On the surface, Cracking the Dating Code is a classic story of the brooding, traumatized male and the quiet, but emotionally solid, virgin heroine. But the fun of Hunter’s books is that they never just skim that surface. Here, Sebastian is a bit of a loner, a marine engineer who has built a successful business that fits his somewhat idiosyncratic personality, which includes a strong sense of responsibility for the people who work with and for him. Poppy, though, is even more interesting. A mathematical genius, she is uncomfortable in most social situations, but not so much because she’s ill-equipped to deal with people; she’s just more focused on quiet pursuits. However, being labeled an outcast in school has left her a little insecure about the way other people perceive her, and her intense work does not do much to quash that stereotype. She also has a fear of the water, which is somewhat inconvenient, given that she’s going to be spending some serious time on an isolated island with a man who thinks nothing of diving or snorkeling or boarding.
Because Sebastian and Poppy are alone together on the island, their relationship proceeds almost by necessity. Sebastian is initially reluctant to see Poppy in a sexual way (he doesn’t want to interfere if his brother is interested in her), and Poppy is too focused on cracking her brother’s file and too inexperienced with beautiful men to pick up on Sebastian’s attraction to her.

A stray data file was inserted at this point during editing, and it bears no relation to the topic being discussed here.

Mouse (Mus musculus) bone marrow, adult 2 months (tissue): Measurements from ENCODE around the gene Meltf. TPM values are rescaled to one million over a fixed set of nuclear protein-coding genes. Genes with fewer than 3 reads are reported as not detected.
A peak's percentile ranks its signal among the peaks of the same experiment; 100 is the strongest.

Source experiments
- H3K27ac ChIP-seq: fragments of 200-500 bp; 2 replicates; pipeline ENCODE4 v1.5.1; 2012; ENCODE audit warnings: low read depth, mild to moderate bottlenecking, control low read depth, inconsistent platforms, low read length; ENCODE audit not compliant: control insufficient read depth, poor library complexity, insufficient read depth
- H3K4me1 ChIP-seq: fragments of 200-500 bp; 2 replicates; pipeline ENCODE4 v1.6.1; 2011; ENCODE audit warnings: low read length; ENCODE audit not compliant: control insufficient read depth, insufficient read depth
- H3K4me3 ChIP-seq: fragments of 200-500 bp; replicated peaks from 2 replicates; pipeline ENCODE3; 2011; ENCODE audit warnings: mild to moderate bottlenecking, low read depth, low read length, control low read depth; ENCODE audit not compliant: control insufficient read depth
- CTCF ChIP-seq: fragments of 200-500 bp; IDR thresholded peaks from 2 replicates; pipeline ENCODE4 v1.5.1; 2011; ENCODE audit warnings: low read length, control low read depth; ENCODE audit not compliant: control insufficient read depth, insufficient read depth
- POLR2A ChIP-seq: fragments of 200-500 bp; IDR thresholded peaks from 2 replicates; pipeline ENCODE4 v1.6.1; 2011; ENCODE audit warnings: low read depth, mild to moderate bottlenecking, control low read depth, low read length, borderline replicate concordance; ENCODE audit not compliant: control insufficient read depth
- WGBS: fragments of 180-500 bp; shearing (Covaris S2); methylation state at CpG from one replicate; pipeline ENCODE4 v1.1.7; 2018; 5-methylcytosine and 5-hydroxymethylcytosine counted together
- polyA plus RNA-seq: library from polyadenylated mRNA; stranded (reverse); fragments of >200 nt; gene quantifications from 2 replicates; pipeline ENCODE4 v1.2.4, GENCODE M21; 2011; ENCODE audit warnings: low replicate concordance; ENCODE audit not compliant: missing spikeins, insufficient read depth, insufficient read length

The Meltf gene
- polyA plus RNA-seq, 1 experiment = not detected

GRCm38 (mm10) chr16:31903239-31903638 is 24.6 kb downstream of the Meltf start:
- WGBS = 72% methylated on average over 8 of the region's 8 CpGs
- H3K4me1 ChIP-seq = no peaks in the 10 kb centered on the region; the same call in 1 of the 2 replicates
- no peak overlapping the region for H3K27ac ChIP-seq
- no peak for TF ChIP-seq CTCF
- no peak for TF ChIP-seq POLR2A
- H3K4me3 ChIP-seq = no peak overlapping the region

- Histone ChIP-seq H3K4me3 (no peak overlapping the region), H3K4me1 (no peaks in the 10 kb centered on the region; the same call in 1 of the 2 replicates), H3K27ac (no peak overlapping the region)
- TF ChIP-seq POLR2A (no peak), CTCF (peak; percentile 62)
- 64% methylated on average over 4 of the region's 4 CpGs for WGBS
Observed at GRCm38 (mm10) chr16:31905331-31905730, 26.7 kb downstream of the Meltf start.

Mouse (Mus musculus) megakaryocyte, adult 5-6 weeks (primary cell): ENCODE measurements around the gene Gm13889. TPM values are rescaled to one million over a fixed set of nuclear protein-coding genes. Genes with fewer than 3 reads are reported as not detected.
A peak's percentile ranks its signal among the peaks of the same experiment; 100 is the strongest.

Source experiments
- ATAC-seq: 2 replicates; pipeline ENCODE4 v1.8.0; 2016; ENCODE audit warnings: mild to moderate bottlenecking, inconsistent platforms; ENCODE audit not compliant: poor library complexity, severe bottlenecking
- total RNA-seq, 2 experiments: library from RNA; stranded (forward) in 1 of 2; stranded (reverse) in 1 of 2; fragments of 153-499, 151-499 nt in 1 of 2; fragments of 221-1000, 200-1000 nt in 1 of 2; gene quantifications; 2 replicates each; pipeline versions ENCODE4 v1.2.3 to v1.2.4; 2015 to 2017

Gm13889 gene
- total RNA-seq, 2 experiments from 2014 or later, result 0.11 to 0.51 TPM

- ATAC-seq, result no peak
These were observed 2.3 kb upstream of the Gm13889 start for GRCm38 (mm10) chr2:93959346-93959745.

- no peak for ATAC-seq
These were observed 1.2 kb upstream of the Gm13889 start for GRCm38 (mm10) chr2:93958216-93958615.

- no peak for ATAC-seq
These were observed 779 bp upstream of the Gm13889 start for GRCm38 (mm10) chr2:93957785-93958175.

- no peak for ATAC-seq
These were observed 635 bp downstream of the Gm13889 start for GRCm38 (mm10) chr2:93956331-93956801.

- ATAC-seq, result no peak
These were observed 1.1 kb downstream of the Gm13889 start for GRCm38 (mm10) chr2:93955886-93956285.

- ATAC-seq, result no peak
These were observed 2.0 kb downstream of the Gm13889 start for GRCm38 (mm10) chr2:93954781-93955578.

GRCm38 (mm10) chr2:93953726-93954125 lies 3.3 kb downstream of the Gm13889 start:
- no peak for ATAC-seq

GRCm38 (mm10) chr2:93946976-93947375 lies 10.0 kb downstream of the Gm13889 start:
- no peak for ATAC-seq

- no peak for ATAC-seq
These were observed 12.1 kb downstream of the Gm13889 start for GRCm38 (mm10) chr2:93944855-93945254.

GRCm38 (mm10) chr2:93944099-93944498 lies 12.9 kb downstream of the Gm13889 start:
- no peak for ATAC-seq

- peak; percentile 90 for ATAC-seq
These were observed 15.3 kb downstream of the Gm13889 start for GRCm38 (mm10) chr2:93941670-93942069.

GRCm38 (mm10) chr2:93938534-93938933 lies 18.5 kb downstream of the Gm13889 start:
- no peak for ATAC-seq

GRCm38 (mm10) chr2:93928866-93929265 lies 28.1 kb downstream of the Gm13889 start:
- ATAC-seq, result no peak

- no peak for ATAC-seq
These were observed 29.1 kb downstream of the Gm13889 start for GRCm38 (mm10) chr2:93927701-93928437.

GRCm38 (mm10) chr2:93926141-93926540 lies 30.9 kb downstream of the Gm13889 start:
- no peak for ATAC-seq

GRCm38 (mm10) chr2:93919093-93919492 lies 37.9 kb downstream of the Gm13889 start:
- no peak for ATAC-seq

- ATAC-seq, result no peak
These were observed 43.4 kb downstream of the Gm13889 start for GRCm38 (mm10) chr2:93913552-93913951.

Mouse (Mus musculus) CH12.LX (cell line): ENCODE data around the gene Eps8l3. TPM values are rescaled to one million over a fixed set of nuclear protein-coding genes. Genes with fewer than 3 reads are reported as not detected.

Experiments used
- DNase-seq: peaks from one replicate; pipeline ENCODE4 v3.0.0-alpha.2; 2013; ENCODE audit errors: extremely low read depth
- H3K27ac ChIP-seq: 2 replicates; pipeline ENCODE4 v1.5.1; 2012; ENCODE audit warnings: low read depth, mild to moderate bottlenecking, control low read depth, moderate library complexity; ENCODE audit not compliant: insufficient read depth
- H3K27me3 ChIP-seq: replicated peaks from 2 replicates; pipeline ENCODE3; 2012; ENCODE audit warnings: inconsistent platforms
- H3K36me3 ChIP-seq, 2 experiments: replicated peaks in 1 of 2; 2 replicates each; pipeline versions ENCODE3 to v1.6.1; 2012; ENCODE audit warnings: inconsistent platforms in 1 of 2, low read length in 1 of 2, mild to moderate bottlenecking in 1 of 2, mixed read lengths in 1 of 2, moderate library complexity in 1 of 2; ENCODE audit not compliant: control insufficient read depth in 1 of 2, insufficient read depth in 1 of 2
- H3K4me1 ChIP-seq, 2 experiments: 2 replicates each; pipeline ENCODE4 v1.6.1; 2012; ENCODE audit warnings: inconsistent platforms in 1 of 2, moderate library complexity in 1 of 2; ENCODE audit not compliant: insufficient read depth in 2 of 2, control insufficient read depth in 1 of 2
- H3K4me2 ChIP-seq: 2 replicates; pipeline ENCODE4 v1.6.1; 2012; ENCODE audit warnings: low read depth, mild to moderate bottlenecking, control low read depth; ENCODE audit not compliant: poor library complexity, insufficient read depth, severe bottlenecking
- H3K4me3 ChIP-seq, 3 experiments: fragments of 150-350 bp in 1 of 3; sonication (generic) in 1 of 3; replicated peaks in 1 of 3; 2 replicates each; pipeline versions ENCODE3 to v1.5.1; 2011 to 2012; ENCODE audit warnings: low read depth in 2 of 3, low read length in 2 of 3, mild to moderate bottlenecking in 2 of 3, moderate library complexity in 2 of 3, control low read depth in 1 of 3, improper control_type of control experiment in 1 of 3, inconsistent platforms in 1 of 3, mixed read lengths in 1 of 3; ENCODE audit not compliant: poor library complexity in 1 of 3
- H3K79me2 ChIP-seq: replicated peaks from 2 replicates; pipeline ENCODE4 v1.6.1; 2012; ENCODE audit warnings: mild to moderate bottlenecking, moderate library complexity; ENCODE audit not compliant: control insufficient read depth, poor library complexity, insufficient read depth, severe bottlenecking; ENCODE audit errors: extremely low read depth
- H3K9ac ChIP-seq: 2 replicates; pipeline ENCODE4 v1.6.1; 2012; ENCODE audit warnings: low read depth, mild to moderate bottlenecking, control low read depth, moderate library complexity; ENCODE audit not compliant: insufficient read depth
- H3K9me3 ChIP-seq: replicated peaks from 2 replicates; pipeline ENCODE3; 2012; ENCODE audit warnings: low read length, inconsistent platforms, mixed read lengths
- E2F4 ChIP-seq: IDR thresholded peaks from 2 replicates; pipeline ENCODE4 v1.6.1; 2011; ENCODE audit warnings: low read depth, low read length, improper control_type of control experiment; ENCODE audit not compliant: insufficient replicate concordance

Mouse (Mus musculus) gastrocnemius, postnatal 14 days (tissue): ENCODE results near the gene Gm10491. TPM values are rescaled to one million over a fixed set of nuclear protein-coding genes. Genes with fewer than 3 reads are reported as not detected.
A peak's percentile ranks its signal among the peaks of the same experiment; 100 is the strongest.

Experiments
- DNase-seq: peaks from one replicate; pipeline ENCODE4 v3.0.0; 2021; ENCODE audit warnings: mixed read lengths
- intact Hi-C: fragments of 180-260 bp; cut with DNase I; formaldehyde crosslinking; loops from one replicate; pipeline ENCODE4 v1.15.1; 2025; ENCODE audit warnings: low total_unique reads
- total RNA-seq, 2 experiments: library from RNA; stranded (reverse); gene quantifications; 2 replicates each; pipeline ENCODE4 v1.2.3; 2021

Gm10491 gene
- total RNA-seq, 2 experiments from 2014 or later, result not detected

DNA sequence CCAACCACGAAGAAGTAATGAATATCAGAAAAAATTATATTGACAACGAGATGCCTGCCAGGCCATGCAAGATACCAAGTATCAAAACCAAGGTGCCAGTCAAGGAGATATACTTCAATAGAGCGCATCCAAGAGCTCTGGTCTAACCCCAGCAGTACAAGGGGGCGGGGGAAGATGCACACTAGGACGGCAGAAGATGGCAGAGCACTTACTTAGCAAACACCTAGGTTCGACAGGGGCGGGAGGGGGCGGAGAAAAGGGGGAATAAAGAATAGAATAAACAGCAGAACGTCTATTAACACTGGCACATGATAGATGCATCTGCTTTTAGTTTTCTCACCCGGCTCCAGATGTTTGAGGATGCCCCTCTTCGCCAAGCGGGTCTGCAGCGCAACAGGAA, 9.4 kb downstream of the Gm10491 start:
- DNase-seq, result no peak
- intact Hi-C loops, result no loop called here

However, their isolation and proximity to one another allows for an uneasy friendship to develop, which leads to Poppy’s embarrassing (to her) admission that she doesn’t know how to flirt with men. So just to pass the time, Sebastian challenges her to a game of billiards and decides to give her a casual lesson in flirting. He tells her to pretend she’s meeting him for the first time in a bar:
‘…I’m asking you what you’re drinking and whether you’d like another.’
‘I’d like a mineral water this time, with a slice of lime.’
‘You realise the addition of lime pegs you as high maintenance?’
‘Does it? Maybe I am.’
‘You’re really not.’
‘Then it’ll come as a pleasant surprise to you later on. The lime stays.’
‘Recalcitrant,’ he murmured.
‘Maybe you like that. I can see a wayward woman appealing more to you than a mousy one. I’m all for ditching my current mousy image.’